Prior to the theatre shutdown, actress Melissa Jacques was playing the role of Margaret New in Everybody’s Talking About Jamie. She has also starred in many other productions including Kinky Boots, Oliver, Little Shop of Horrors, Me and my Girl, Company, Wicked and Mamma Mia! I was fortunate enough to get to talk to Melissa about how she has been handling life in lockdown and her hopes for the future once the theatres are allowed to reopen.
First of all, how are you feeling about the whole virus and lockdown situation?
When the theatres went dark on the 16th of March, we had just had dress rehearsal that afternoon to put Rufus Hound into the show and then at warmup we got the notice that we weren’t going to be going on that night. Initially, I didn’t think it was going to be this long and initially I wasn’t that concerned about the virus. But the more that week leading up to lockdown went on and with the children finishing school, I just started to worry a lot more. I’ve got a father shielding at home, my mum and dad are in their late 60’s and it just seem to take hold very very quickly.
How have you been keeping yourself occupied during the lockdown?
I think we all as a family had symptoms as well so we sort of had to self isolate for a couple of weeks. There’s four of us here, my husband and two children, two girls, they are nine and six so they are very much of primary school age so that’s what kept me occupied. I don’t have time to think, we’ve been homeschooling every day. Luckily, my husband has been working from home so most days he’s able to sit with a nine-year-old and I’ve been able to sit with the six year old in separate rooms, trying to get stuff done with them as much as possible.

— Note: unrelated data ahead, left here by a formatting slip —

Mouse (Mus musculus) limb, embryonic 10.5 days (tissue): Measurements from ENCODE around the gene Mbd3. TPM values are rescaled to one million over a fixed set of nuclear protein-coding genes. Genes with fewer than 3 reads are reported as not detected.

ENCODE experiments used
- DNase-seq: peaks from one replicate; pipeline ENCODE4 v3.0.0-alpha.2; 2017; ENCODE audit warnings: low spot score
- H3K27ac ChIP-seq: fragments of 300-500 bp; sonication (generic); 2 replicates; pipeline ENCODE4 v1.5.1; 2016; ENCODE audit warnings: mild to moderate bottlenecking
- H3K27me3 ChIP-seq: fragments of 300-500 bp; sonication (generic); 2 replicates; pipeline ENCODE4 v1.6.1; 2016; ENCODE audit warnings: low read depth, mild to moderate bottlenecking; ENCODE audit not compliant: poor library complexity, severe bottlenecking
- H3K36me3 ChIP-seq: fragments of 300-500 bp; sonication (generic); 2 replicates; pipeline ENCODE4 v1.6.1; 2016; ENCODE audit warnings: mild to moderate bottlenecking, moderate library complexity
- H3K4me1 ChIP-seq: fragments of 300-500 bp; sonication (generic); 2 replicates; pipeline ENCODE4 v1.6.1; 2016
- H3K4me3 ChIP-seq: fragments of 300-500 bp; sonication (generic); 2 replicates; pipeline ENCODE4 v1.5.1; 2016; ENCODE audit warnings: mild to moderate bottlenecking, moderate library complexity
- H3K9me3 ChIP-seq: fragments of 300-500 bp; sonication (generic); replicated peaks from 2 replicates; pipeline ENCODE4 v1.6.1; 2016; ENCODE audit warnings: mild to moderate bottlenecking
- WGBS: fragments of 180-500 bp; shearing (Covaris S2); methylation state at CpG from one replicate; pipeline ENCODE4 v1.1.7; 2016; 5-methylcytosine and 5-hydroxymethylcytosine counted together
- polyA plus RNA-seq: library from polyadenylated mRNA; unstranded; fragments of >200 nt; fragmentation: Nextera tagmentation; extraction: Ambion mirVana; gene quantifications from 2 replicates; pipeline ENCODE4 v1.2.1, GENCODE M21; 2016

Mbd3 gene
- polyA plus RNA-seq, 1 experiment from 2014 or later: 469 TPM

We have been going for walks or playing in the garden, doing a bit gardening or baking. I’ve done loads of baking! I find that baking kinda calms me down and takes my mind off things if I can follow recipe and bake something like I like, and I know it’s gonna be nice to eat at the end. I’ve been reading a lot more. I don’t get time to read in my every day life with eight shows a week, two children and a household to run but I’m on my fourth book of the lockdown which I’m really really enjoying. The husband’s been enjoying getting the garden sorted. Just things that we don’t ever get a chance to do, like the list of jobs in the house and stuff that needs sorting. The girls have been doing their dancing school lessons online so three times a week I set them with the computer in the living room with chairs for barres as they do their classes. Some days are long and some days are so much better than others, but we’ve just been busy with children. We have to keep them occupied, because if not they will just sit on their devices or watch the telly until they’ve got square eyes.
What are you most looking forward to doing once lockdown is over?